How this market can be like popcorn


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Remember the oil-fashioned way of making popcorn in a pot with oil? As a child I used to wonder why some kernels popped before others, and how they all knew to pop over the 3-5 minutes my mom kept them on the stove.

This year is setting up to have a lot in common with a pot of popcorn: There's a steady heat that will cause most sectors to rally at one moment or another. While the broader market will continue to grind higher, the real money will be made identifying which sectors and individual stocks are ready to move next.

Fortunately, it will be easier than guessing when individual kernels of corn are going to pop--especially with our analytical tools at optionMONSTER combing the markets for buying and selling signals.

Popcorn One reason behind this environment is that the S&P 500 has already made an incredible move since early September, surging from about 1050 to 1280. It's now pushing against the same levels where it peaked in August and September 2008 when financials were imploding. Resistance levels like this do not simply yield because they are long-term by nature.

Yes, the S&P might push a little higher to about 1310, but in my view it's extremely unlikely to break this level until longer-term moving averages such as the 50-day or even the 200-day catch up.

That doesn't necessarily mean we're going to have a full-blown correction; I suspect that the broader market will simply pause, while individual stocks and sectors take turns popping. After all, there will be plenty of heat under this market.

The first factor is that the "melt-up trade" is still far from over. Many stocks are still far below their 2007 and 2008 levels. With a strong credit market, improving economy, and smaller provisions for bad loans, many of these names will probably reflate toward something approaching their old prices.

Financials are the main sector to watch for this trade, along with shipping companies. (YRC Worldwide, which has faced bankruptcy worries, might also be a candidate. But please do your homework on that one!)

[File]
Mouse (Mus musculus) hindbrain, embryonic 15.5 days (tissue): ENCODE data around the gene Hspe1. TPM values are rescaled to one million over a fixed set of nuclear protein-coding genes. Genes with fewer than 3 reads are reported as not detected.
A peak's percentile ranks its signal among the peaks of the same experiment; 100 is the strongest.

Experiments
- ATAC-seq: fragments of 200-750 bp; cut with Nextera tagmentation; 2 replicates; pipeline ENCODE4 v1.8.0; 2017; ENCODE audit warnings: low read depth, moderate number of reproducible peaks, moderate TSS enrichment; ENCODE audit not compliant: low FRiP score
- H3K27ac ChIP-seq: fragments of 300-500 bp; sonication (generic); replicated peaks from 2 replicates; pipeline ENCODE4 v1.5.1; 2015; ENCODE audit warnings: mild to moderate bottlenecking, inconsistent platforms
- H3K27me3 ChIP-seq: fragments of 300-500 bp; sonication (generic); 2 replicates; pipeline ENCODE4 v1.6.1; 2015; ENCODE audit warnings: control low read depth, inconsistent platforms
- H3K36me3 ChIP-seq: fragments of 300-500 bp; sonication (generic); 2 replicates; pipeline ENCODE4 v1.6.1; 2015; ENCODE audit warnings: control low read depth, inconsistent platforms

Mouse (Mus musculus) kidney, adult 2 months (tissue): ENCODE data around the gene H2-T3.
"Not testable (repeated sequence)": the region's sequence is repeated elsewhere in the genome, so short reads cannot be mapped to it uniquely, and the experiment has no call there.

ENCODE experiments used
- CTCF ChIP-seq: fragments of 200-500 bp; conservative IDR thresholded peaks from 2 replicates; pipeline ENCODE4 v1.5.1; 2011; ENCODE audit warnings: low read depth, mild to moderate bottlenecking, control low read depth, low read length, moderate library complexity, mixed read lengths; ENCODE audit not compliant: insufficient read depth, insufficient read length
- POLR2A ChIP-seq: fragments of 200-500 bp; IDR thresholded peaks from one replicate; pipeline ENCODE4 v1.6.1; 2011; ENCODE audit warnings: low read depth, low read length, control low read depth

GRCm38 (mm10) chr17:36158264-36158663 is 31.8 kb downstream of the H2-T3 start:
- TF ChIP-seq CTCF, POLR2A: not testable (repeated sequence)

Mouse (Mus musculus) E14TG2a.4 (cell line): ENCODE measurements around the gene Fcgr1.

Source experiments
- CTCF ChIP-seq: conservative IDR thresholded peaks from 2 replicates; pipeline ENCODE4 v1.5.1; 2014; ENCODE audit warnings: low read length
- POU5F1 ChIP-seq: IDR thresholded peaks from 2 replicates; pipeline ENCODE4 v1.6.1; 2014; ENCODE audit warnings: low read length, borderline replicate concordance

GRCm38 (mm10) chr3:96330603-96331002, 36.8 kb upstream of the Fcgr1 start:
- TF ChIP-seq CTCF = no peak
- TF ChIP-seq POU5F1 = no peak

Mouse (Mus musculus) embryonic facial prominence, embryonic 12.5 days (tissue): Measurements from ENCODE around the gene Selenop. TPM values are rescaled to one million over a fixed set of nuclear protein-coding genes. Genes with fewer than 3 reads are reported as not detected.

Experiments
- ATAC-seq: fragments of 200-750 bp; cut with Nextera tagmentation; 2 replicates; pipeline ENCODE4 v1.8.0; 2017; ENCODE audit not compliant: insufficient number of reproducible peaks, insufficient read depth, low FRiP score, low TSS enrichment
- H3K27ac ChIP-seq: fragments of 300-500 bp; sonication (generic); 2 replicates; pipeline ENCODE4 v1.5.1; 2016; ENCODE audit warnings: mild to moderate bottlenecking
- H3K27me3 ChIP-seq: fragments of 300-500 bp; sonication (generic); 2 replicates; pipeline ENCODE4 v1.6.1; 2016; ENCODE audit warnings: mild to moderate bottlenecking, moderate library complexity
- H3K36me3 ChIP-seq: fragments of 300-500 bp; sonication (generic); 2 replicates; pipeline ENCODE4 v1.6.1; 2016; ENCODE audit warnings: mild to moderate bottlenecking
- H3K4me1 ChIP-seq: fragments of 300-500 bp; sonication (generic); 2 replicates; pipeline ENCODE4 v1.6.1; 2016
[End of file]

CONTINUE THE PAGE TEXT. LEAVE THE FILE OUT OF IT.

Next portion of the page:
M&A is also supporting the market, starting the year at its strongest pace since 2000, according to Dealogic. And there is record issuance in high-yield debt, which is used to finance takeovers. In general, surging junk-bond sales correspond to a strong stock market.

MRO The next positive is a potential wave of spinoffs. We have already seen this in companies like Marathon Oil, Motorola, and ITT, and I believe that we will see a lot more because this is actually a long-term secular trend that started in the 1980s and really began to gain momentum in 2005-2007.

One more major factor is the emerging-market demographic story, which will ignite bullish fires in one sector after another. Recently it's been agriculture. At other times it will be oil, then retail, then media, then distillers and brewers.

The good thing is that the heat on this stove is just right. There is some worry about inflationary pressures in food prices, for instance, but inflation won't become a major problem because of all the slack in the U.S. economy.

At some point developing countries like China will stop worrying about overheating and their cut interest rates, and then there will be another emerging-market boom. The bulls will simply migrate to find the most fertile areas.

These trends are thematic, so the waves of buying will sweep the market sector by sector, story by story. So pay attention to the names and industries that appear on the Heat Seeker and are setting up technically.

Each stock will have its day to pop.

(A version of this article appeared in optionMONSTER's Open Order newsletter of Jan. 20. Chart courtesy of tradeMONSTER.)

The views and opinions expressed herein are the views and opinions of the author and do not necessarily reflect those of Nasdaq, Inc.

Copyright © 2010 OptionMonster® Holdings, Inc. All Rights Reserved.

This article appears in: Investing Options
Referenced Stocks: ITT , MRO

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